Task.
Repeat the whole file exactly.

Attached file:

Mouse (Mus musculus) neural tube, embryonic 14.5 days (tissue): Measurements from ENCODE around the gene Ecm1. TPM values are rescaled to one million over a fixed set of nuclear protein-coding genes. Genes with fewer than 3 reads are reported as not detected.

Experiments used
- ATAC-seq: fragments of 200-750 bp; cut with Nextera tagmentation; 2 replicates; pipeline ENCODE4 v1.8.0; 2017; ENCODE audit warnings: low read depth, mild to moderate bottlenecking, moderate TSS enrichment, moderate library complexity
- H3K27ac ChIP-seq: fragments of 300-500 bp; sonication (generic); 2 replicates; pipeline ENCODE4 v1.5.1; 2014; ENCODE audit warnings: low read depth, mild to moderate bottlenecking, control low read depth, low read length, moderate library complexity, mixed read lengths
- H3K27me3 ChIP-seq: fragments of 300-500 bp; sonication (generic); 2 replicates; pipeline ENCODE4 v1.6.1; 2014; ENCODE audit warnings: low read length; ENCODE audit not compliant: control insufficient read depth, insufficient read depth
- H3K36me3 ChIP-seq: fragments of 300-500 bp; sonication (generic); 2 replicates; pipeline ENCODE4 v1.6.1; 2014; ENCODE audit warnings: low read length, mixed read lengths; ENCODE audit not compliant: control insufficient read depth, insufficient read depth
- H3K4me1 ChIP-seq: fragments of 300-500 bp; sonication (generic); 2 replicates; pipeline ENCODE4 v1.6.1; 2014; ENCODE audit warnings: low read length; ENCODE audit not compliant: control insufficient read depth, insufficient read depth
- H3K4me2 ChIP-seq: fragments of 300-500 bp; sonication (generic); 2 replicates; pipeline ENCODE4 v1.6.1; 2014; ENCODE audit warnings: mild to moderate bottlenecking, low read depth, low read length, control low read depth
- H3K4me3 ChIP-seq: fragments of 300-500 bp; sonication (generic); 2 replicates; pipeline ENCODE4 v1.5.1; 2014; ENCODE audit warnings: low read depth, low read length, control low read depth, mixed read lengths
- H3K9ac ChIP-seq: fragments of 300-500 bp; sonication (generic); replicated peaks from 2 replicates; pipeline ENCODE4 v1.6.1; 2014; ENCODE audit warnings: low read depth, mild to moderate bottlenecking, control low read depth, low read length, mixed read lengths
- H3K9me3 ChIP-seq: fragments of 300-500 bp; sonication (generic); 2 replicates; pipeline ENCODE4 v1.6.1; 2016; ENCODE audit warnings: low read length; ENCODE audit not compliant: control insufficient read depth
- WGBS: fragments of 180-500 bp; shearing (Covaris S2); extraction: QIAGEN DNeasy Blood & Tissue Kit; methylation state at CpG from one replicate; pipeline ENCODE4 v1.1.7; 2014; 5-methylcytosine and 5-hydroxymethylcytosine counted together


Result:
Mouse (Mus musculus) neural tube, embryonic 14.5 days (tissue): Measurements from ENCODE around the gene Ecm1. TPM values are rescaled to one million over a fixed set of nuclear protein-coding genes. Genes with fewer than 3 reads are reported as not detected.

Experiments used
- ATAC-seq: fragments of 200-750 bp; cut with Nextera tagmentation; 2 replicates; pipeline ENCODE4 v1.8.0; 2017; ENCODE audit warnings: low read depth, mild to moderate bottlenecking, moderate TSS enrichment, moderate library complexity
- H3K27ac ChIP-seq: fragments of 300-500 bp; sonication (generic); 2 replicates; pipeline ENCODE4 v1.5.1; 2014; ENCODE audit warnings: low read depth, mild to moderate bottlenecking, control low read depth, low read length, moderate library complexity, mixed read lengths
- H3K27me3 ChIP-seq: fragments of 300-500 bp; sonication (generic); 2 replicates; pipeline ENCODE4 v1.6.1; 2014; ENCODE audit warnings: low read length; ENCODE audit not compliant: control insufficient read depth, insufficient read depth
- H3K36me3 ChIP-seq: fragments of 300-500 bp; sonication (generic); 2 replicates; pipeline ENCODE4 v1.6.1; 2014; ENCODE audit warnings: low read length, mixed read lengths; ENCODE audit not compliant: control insufficient read depth, insufficient read depth
- H3K4me1 ChIP-seq: fragments of 300-500 bp; sonication (generic); 2 replicates; pipeline ENCODE4 v1.6.1; 2014; ENCODE audit warnings: low read length; ENCODE audit not compliant: control insufficient read depth, insufficient read depth
- H3K4me2 ChIP-seq: fragments of 300-500 bp; sonication (generic); 2 replicates; pipeline ENCODE4 v1.6.1; 2014; ENCODE audit warnings: mild to moderate bottlenecking, low read depth, low read length, control low read depth
- H3K4me3 ChIP-seq: fragments of 300-500 bp; sonication (generic); 2 replicates; pipeline ENCODE4 v1.5.1; 2014; ENCODE audit warnings: low read depth, low read length, control low read depth, mixed read lengths
- H3K9ac ChIP-seq: fragments of 300-500 bp; sonication (generic); replicated peaks from 2 replicates; pipeline ENCODE4 v1.6.1; 2014; ENCODE audit warnings: low read depth, mild to moderate bottlenecking, control low read depth, low read length, mixed read lengths
- H3K9me3 ChIP-seq: fragments of 300-500 bp; sonication (generic); 2 replicates; pipeline ENCODE4 v1.6.1; 2016; ENCODE audit warnings: low read length; ENCODE audit not compliant: control insufficient read depth
- WGBS: fragments of 180-500 bp; shearing (Covaris S2); extraction: QIAGEN DNeasy Blood & Tissue Kit; methylation state at CpG from one replicate; pipeline ENCODE4 v1.1.7; 2014; 5-methylcytosine and 5-hydroxymethylcytosine counted together